“Naturally the police can have precedence for a few hours,” Stefan says.
“You’re going to die,” giggles Micah.
Stefan swift-steps away. Micah looks out the window. Through the criss-cross wires in the heavy glass he watches a leaf fall from an elm tree’s branch.
“Fine,” Stefan says.
He is outside the bars again. He is staring at Micah. He is angry. His position becomes ambiguous. He dissolves into potential. He swift-steps into the cell. He grabs Micah.
“The car!” shrieks Micah, mid-swift-step.
Stefan jerks. He loses concentration. He swift-stumbles into a road with a car heading straight for them, briefly Edinburgh, and, unable quite to concentrate, plunges sideways through the racks of clothing at the Sears in Santa Ynez.
Micah bangs Stefan’s head into the floor, once, twice, three times, then tears away before Stefan reorients. He is weaving through the departments. He is bursting out the door. He is out before the staff of Sears can show a reaction to his presence. He is diving under a car in the parking lot. He is hidden by the time Stefan looks around outside the door.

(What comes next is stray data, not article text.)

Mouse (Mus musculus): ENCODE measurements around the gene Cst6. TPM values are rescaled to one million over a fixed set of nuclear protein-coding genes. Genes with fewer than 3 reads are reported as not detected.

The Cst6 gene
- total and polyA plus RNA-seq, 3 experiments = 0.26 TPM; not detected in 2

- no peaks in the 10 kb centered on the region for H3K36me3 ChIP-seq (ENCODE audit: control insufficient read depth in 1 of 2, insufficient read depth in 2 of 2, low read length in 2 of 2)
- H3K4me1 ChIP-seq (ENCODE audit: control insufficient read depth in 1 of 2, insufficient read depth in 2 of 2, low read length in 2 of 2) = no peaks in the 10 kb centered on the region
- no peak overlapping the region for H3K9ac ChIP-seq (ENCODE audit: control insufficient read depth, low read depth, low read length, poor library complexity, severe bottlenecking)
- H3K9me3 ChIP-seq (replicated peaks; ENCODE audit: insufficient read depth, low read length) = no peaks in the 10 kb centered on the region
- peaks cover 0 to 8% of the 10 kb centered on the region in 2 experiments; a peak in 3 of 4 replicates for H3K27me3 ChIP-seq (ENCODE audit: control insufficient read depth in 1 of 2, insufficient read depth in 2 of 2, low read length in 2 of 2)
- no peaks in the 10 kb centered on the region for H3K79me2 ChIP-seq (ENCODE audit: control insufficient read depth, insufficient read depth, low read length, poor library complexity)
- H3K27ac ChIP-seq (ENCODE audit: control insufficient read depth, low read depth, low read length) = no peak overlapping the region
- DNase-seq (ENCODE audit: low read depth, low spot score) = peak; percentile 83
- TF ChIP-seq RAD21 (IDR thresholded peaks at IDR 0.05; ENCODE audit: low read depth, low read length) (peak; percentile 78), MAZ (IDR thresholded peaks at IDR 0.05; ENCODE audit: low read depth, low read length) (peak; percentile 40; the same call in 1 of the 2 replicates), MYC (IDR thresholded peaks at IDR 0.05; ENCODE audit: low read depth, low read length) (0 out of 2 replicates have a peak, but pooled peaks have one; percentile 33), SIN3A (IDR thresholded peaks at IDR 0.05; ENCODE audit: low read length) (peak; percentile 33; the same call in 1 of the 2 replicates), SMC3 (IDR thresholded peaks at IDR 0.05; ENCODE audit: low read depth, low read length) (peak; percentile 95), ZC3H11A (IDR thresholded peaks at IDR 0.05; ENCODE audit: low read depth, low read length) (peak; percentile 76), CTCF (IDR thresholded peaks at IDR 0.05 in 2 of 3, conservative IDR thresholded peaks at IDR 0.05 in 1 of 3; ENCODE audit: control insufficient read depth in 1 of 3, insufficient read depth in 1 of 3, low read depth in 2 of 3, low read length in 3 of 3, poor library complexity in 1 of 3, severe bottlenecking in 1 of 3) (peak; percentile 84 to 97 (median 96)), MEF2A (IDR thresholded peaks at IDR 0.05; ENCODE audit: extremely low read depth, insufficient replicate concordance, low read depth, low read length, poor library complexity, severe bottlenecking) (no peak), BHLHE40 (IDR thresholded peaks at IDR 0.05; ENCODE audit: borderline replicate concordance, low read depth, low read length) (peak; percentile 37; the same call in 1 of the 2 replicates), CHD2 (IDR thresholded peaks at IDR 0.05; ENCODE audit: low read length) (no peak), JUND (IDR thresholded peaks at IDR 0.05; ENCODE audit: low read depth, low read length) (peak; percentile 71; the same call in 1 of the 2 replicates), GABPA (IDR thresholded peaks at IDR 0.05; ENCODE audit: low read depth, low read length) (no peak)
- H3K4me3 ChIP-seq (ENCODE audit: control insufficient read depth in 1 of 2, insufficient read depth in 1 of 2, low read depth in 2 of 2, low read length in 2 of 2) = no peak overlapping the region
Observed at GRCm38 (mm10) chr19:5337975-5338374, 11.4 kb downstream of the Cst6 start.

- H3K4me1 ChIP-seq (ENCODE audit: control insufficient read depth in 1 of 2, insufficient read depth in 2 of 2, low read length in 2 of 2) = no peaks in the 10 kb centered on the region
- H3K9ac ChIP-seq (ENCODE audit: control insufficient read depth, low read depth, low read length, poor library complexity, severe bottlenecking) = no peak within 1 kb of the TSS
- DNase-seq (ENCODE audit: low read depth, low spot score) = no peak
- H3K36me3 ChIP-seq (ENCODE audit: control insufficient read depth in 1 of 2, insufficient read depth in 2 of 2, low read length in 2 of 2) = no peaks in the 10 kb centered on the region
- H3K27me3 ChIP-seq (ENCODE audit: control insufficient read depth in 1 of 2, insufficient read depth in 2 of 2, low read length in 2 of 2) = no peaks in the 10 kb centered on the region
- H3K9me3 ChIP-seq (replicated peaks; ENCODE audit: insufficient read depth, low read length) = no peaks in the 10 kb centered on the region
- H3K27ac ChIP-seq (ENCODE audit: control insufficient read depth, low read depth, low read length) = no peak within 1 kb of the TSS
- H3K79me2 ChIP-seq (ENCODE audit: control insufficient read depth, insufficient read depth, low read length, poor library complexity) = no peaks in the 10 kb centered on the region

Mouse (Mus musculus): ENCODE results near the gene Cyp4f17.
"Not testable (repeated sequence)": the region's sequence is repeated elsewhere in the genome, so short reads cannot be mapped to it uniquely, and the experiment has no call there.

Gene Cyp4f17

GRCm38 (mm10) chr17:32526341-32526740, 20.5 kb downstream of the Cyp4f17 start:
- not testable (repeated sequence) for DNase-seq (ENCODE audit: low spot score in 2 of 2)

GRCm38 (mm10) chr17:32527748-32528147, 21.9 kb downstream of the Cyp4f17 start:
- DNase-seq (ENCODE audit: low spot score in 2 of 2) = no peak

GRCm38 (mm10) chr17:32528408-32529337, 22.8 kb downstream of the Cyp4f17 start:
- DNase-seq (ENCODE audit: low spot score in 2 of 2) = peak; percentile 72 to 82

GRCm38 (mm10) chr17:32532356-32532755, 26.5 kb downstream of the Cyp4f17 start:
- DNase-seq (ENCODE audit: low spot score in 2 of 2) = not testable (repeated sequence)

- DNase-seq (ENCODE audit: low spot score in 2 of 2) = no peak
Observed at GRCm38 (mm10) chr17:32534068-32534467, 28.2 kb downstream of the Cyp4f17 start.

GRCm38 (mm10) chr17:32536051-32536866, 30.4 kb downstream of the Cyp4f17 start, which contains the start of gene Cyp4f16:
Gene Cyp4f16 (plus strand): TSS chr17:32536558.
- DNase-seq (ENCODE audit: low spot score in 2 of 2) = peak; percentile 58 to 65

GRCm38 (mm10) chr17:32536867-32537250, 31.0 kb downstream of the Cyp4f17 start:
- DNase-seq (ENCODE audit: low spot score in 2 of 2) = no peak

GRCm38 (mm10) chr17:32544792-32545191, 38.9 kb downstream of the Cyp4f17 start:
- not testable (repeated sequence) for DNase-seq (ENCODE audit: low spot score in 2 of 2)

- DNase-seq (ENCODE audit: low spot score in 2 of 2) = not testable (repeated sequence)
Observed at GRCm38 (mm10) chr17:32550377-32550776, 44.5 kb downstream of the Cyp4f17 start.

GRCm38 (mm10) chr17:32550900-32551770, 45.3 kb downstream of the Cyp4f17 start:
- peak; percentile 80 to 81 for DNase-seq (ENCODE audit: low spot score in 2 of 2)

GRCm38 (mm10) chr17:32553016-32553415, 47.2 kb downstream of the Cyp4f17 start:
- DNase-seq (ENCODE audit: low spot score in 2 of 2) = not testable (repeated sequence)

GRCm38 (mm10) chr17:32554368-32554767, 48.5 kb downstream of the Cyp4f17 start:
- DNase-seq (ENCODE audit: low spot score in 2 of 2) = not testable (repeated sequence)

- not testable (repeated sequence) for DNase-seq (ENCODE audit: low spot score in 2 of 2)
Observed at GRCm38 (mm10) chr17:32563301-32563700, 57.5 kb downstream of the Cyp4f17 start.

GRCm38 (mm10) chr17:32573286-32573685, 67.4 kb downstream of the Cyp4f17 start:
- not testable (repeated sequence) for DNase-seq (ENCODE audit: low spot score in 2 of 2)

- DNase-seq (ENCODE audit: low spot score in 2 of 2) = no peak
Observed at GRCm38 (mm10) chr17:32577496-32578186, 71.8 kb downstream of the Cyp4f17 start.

“Damn it,” Stefan says.
Micah waits for five minutes, then another two. That’s all he can afford. He rolls out from under the car and runs. If Stefan is in sight, if Stefan can see him, then it’s over —
It isn’t over.
He makes it away. He staggers down the road.
He hasn’t quite figured out what he’s doing next. His mind’s a blank.
He staggers into a phone booth.
It’s idiotic. It’s ridiculous. He feels a terrible guilt and shame. But he calls home. He asks for Liril.
“What is it?” her mother asks him. He shakes his head. She can’t see it.
“I’m shaking my head,” says Micah. “Please, just put her on.”
“OK,” says Liril’s mother.
It doesn’t take her long. He says, “Liril, what do I do?”
“I’m in a phone booth,” he says. “I’ve gotten away from Stefan and the authorities —”
“Micah,” she says, softly.
And it comes out of him in one long wail. “Why did you want me to suffer this? Why have you forsaken me? Why have you made me to live this way in sorrow?”
“I don’t want that,” she says.
“Please,” he says. “Tell me some other way.”
She is quiet for a long time. Then she says, “Any.”
“You can do it any way.”
“I can fight them off?” he says. “I can shatter their world? I can strangle myself on this phone cord and leave them godless? I can master the elements and wield them in a terrible thunder against the monster until everyone in the world lifts me up on their shoulders in praise?”
“OK,” she says.
He almost hangs up.